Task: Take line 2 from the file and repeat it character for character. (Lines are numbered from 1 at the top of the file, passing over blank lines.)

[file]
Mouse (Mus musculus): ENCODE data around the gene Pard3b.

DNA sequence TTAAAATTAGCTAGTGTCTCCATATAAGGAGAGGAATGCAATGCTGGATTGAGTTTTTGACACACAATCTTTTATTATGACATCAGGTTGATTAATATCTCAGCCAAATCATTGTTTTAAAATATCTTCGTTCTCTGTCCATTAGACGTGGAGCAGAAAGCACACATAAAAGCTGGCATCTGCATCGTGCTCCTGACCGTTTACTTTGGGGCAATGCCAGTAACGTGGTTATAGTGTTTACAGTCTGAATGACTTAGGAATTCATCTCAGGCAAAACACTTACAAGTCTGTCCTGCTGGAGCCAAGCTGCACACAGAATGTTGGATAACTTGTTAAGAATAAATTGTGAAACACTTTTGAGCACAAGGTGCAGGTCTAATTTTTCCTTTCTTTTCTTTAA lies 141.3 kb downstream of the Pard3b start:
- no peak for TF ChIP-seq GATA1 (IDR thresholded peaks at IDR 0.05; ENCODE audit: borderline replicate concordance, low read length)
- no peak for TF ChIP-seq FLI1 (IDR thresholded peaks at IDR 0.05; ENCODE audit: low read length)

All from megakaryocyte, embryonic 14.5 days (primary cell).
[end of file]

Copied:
DNA sequence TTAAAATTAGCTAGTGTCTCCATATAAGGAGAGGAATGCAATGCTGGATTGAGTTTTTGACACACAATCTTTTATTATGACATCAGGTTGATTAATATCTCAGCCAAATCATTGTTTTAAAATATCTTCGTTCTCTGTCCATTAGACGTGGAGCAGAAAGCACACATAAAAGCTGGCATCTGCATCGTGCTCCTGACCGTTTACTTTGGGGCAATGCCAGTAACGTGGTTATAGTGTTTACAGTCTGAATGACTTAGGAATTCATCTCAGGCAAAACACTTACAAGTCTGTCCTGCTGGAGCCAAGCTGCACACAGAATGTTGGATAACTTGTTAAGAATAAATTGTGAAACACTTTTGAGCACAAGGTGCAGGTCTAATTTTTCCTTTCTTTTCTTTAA lies 141.3 kb downstream of the Pard3b start: